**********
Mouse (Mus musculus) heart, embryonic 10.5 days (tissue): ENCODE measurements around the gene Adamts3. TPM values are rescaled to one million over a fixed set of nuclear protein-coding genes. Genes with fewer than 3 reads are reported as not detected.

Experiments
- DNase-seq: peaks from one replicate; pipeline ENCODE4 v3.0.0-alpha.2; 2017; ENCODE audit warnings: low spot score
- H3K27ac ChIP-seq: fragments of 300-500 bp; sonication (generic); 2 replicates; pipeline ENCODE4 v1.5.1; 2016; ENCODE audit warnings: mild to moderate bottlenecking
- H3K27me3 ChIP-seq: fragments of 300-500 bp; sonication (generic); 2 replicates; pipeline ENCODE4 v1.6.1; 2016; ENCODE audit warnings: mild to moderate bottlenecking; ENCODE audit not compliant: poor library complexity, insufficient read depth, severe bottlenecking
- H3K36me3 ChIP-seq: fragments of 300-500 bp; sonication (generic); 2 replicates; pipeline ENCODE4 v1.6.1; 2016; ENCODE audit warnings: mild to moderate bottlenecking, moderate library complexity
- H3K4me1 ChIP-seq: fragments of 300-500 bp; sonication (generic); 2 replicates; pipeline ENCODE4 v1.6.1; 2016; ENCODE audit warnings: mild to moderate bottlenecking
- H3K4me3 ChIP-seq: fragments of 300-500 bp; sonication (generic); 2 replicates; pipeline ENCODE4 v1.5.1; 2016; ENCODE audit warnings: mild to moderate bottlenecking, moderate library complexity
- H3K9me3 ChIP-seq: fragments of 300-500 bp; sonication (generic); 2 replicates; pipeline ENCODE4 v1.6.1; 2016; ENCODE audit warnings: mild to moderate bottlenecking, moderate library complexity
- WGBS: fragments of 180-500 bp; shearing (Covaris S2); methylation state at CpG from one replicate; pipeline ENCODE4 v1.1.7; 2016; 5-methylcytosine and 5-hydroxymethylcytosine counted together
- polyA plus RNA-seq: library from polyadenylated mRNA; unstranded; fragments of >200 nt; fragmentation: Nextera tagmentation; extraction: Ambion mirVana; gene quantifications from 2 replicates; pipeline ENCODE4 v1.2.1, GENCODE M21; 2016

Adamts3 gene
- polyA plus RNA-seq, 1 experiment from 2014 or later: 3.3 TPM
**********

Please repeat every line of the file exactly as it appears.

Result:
Mouse (Mus musculus) heart, embryonic 10.5 days (tissue): ENCODE measurements around the gene Adamts3. TPM values are rescaled to one million over a fixed set of nuclear protein-coding genes. Genes with fewer than 3 reads are reported as not detected.

Experiments
- DNase-seq: peaks from one replicate; pipeline ENCODE4 v3.0.0-alpha.2; 2017; ENCODE audit warnings: low spot score
- H3K27ac ChIP-seq: fragments of 300-500 bp; sonication (generic); 2 replicates; pipeline ENCODE4 v1.5.1; 2016; ENCODE audit warnings: mild to moderate bottlenecking
- H3K27me3 ChIP-seq: fragments of 300-500 bp; sonication (generic); 2 replicates; pipeline ENCODE4 v1.6.1; 2016; ENCODE audit warnings: mild to moderate bottlenecking; ENCODE audit not compliant: poor library complexity, insufficient read depth, severe bottlenecking
- H3K36me3 ChIP-seq: fragments of 300-500 bp; sonication (generic); 2 replicates; pipeline ENCODE4 v1.6.1; 2016; ENCODE audit warnings: mild to moderate bottlenecking, moderate library complexity
- H3K4me1 ChIP-seq: fragments of 300-500 bp; sonication (generic); 2 replicates; pipeline ENCODE4 v1.6.1; 2016; ENCODE audit warnings: mild to moderate bottlenecking
- H3K4me3 ChIP-seq: fragments of 300-500 bp; sonication (generic); 2 replicates; pipeline ENCODE4 v1.5.1; 2016; ENCODE audit warnings: mild to moderate bottlenecking, moderate library complexity
- H3K9me3 ChIP-seq: fragments of 300-500 bp; sonication (generic); 2 replicates; pipeline ENCODE4 v1.6.1; 2016; ENCODE audit warnings: mild to moderate bottlenecking, moderate library complexity
- WGBS: fragments of 180-500 bp; shearing (Covaris S2); methylation state at CpG from one replicate; pipeline ENCODE4 v1.1.7; 2016; 5-methylcytosine and 5-hydroxymethylcytosine counted together
- polyA plus RNA-seq: library from polyadenylated mRNA; unstranded; fragments of >200 nt; fragmentation: Nextera tagmentation; extraction: Ambion mirVana; gene quantifications from 2 replicates; pipeline ENCODE4 v1.2.1, GENCODE M21; 2016

Adamts3 gene
- polyA plus RNA-seq, 1 experiment from 2014 or later: 3.3 TPM